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jiml8 01-23-2010 08:56 AM

Any opinions?
 
I'm contemplating an upgrade. I'm running an Athlon 2700XP on an Asus mobo with 2 gigs of RAM, an nVidia 7800 GS AGP video card, and a SCSI subsystem hosted on an Adaptec 29160 controller.

Sadly, Windows 7 appears to be in my future, and I'll be loading it in a VMware workstation virtual machine and upgrading a Win2K virtual machine to do it. So I likely need more horsepower under the hood.

Also, I often find myself with my CPU at 100% for extended periods - a clear indicator that I could use more capability.

I won't change the SCSI subsystem; I'll just move the controller to the new mobo. I'm looking at this mobo:

http://www.gigabyte.com.tw/Products/...ProductID=3295

And I'd put the fastest AMD Quad core processor into it, probably 6 gigs of the fastest ram the board will take, and an nVidia 9000 series or later video card in it.

I presently have a very nice Coolermaster 500 W supply in this system; I rather doubt it'd be big enough after the upgrade, but I can always go up to 600 or 700 watts as required.

I develop, surf the web, play music, watch movies, TV, and videos on the box. I often have as many as 4 operating systems up and running simultaneously. Sometimes, but not often these days, I do numerical simulations (heavy math). I don't usually play games,

Silicon technology is hitting the wall; I'm thinking this upgrade might last me for a decade.

I have had bad luck in the past with Gigabyte boards but things change and I've had this Athlon/Asus combo in place for about 6 years now. Gigabyte is advertising high reliability; should I believe them?

Opinions?

AleLinuxBSD 01-23-2010 09:49 AM

Quote:

Also, I often find myself with my CPU at 100% for extended periods - a clear indicator that I could use more capability.
I suggested you to try system less heavy for example avoid the use of desktop manager and use directly some windows manager (for example icewm).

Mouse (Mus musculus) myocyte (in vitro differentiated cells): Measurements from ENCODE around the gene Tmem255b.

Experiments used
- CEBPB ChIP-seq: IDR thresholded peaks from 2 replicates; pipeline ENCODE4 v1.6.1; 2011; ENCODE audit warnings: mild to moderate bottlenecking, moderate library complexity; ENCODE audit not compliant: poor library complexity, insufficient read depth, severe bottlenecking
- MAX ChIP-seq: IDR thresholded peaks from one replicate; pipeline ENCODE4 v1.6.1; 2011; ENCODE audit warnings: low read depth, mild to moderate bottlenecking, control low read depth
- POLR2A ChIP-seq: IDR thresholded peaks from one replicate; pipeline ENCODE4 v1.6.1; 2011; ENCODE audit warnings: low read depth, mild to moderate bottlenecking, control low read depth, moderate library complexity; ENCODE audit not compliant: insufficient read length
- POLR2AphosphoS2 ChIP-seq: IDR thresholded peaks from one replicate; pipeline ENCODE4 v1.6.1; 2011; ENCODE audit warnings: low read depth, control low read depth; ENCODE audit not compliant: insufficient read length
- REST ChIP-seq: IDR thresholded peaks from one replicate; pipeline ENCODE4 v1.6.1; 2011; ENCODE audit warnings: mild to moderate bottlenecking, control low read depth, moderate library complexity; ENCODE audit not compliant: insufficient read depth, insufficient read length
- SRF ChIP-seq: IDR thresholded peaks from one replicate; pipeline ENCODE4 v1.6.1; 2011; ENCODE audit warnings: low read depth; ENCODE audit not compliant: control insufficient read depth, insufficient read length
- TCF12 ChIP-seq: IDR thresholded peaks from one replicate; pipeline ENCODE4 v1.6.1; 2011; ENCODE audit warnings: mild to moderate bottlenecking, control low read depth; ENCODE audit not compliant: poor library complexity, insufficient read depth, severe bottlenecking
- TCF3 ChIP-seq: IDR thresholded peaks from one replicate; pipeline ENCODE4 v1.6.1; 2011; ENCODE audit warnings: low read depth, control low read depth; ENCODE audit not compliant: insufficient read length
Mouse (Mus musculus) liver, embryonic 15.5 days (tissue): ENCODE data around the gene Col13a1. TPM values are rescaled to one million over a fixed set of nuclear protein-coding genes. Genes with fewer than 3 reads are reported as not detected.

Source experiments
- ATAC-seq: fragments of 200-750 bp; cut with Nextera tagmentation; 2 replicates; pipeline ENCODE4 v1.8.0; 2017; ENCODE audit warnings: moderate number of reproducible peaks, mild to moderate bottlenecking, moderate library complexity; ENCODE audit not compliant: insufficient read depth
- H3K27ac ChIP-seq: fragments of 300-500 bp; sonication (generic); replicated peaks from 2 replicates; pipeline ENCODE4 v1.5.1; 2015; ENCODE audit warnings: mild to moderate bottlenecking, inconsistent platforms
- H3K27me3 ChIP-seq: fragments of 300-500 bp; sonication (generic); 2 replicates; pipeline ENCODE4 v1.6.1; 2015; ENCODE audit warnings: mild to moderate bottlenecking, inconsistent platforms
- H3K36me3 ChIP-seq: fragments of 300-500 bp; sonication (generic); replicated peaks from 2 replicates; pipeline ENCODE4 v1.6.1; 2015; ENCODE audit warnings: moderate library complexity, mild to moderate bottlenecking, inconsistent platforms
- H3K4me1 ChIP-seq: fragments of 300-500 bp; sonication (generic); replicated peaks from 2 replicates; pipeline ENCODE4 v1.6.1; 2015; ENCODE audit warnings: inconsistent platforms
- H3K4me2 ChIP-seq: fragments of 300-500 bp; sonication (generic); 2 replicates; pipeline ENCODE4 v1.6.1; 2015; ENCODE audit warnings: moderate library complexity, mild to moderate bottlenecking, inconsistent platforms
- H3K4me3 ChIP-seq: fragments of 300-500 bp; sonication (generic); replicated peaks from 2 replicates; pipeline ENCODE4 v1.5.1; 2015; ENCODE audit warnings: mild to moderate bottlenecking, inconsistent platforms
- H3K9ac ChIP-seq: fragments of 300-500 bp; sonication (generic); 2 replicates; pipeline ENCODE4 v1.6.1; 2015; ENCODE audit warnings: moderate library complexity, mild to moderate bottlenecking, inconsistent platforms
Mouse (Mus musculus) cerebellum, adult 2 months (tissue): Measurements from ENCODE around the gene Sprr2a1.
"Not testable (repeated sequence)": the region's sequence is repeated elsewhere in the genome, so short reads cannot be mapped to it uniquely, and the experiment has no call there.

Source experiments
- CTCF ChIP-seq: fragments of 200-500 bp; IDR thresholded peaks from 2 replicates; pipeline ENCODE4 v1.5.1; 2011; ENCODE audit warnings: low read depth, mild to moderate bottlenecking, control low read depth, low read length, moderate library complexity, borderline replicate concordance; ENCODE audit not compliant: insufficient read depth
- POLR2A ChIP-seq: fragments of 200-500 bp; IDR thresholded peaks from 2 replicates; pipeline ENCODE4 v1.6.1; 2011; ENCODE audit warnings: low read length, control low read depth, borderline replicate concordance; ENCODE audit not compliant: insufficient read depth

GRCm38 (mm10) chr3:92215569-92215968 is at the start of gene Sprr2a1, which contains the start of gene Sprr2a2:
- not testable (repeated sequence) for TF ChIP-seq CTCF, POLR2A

In Ubuntu i noticed i can saving 150 mb of ram (so better the nothing but don't much) while if you use the command line (and startx) for launch the system using other OS (for example debian,archlinux,etc) you save some hundred mb!
Less data means less power to use for the cpu.
(Clearly with the exception of application cpu intensive).

Quote:

fastest ram the board will take
Better a little slow module Ram, so you paid less, and the difference in performance is minimal.

Quote:

I presently have a very nice Coolermaster 500 W supply in this system; I rather doubt it'd be big enough after the upgrade, but I can always go up to 600 or 700 watts as required.
PSU: see 80 PLUS Certified Power Supplies and Manufacturers
In this manner don't only reduce the bill but you could avoid nominal power vs effective real power, so in a lot case, isn't necessary buy psu with 10000watt.

Quote:

I'm thinking this upgrade might last me for a decade.
Ah ah ah
I have noticed that if you change your system every 3 years you paid almost the same money that change a system in a more long period, with the big difference that:
you should not paid a lot of money initially;
the performance available in this manner remain good.
While if you buy a system expensive you have a boost on performance on the first 2 years but clearly after that period ...

OS.
However put attention on the compatibility hardware with the OS.
I have noticed (with regret) that if you are interested even on BSD system the compatibility is more toward chipset Intel or Amd (but with chipset nVidia) - while the support for chipset Ati is poor ...

pixellany 01-23-2010 09:59 AM

If your CPU is running at 100% for extended periods.....

1. You are doing some REALLY heavy duty stuff.
OR:
2. Something is seriously wrong.

I am running a 2400XP with 1GB RAM--I have to work really hard to make it slow down. My spouse OTOH can do it very quickly--just by opening 20-30 instances of FF + maybe 5 of OOo.
When it finally succumbs, it seems to be because of memory usage---the CPU is still loafing.

jiml8 01-23-2010 10:13 AM

Quote:

I suggested you to try system less heavy for example avoid the use of desktop manager and use directly some windows manager (for example icewm).
I don't want to.

Quote: